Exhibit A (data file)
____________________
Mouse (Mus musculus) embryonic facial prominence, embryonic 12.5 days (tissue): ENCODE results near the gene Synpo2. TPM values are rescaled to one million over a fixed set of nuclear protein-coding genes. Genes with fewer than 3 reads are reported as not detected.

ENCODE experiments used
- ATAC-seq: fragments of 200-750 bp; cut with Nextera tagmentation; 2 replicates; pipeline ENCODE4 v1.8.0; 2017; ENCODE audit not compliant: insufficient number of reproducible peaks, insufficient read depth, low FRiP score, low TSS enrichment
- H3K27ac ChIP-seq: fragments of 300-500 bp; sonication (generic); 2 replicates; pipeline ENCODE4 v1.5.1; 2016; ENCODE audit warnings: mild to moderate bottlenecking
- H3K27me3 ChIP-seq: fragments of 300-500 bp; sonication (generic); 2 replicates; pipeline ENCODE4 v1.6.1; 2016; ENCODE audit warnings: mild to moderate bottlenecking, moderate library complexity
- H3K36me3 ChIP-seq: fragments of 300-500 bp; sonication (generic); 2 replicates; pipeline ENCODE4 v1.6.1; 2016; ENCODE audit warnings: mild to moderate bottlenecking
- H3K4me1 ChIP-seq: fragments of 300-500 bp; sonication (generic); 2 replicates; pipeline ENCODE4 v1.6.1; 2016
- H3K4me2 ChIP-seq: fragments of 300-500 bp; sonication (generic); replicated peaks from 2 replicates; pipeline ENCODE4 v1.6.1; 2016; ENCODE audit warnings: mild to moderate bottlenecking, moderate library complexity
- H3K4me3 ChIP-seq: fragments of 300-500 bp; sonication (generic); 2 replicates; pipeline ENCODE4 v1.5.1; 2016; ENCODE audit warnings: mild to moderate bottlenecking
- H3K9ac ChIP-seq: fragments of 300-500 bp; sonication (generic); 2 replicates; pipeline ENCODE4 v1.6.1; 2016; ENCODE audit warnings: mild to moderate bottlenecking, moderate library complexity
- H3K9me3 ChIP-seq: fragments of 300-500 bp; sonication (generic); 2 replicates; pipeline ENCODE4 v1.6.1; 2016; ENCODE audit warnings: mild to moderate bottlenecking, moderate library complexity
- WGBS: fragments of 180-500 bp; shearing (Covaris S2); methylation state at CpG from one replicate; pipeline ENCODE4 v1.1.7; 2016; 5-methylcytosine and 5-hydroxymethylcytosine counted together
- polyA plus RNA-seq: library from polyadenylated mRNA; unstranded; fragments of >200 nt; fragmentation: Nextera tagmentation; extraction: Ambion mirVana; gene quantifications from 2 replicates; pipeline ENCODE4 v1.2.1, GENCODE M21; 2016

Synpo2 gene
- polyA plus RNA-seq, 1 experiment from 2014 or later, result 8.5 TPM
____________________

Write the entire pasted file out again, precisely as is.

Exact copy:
Mouse (Mus musculus) embryonic facial prominence, embryonic 12.5 days (tissue): ENCODE results near the gene Synpo2. TPM values are rescaled to one million over a fixed set of nuclear protein-coding genes. Genes with fewer than 3 reads are reported as not detected.

ENCODE experiments used
- ATAC-seq: fragments of 200-750 bp; cut with Nextera tagmentation; 2 replicates; pipeline ENCODE4 v1.8.0; 2017; ENCODE audit not compliant: insufficient number of reproducible peaks, insufficient read depth, low FRiP score, low TSS enrichment
- H3K27ac ChIP-seq: fragments of 300-500 bp; sonication (generic); 2 replicates; pipeline ENCODE4 v1.5.1; 2016; ENCODE audit warnings: mild to moderate bottlenecking
- H3K27me3 ChIP-seq: fragments of 300-500 bp; sonication (generic); 2 replicates; pipeline ENCODE4 v1.6.1; 2016; ENCODE audit warnings: mild to moderate bottlenecking, moderate library complexity
- H3K36me3 ChIP-seq: fragments of 300-500 bp; sonication (generic); 2 replicates; pipeline ENCODE4 v1.6.1; 2016; ENCODE audit warnings: mild to moderate bottlenecking
- H3K4me1 ChIP-seq: fragments of 300-500 bp; sonication (generic); 2 replicates; pipeline ENCODE4 v1.6.1; 2016
- H3K4me2 ChIP-seq: fragments of 300-500 bp; sonication (generic); replicated peaks from 2 replicates; pipeline ENCODE4 v1.6.1; 2016; ENCODE audit warnings: mild to moderate bottlenecking, moderate library complexity
- H3K4me3 ChIP-seq: fragments of 300-500 bp; sonication (generic); 2 replicates; pipeline ENCODE4 v1.5.1; 2016; ENCODE audit warnings: mild to moderate bottlenecking
- H3K9ac ChIP-seq: fragments of 300-500 bp; sonication (generic); 2 replicates; pipeline ENCODE4 v1.6.1; 2016; ENCODE audit warnings: mild to moderate bottlenecking, moderate library complexity
- H3K9me3 ChIP-seq: fragments of 300-500 bp; sonication (generic); 2 replicates; pipeline ENCODE4 v1.6.1; 2016; ENCODE audit warnings: mild to moderate bottlenecking, moderate library complexity
- WGBS: fragments of 180-500 bp; shearing (Covaris S2); methylation state at CpG from one replicate; pipeline ENCODE4 v1.1.7; 2016; 5-methylcytosine and 5-hydroxymethylcytosine counted together
- polyA plus RNA-seq: library from polyadenylated mRNA; unstranded; fragments of >200 nt; fragmentation: Nextera tagmentation; extraction: Ambion mirVana; gene quantifications from 2 replicates; pipeline ENCODE4 v1.2.1, GENCODE M21; 2016

Synpo2 gene
- polyA plus RNA-seq, 1 experiment from 2014 or later, result 8.5 TPM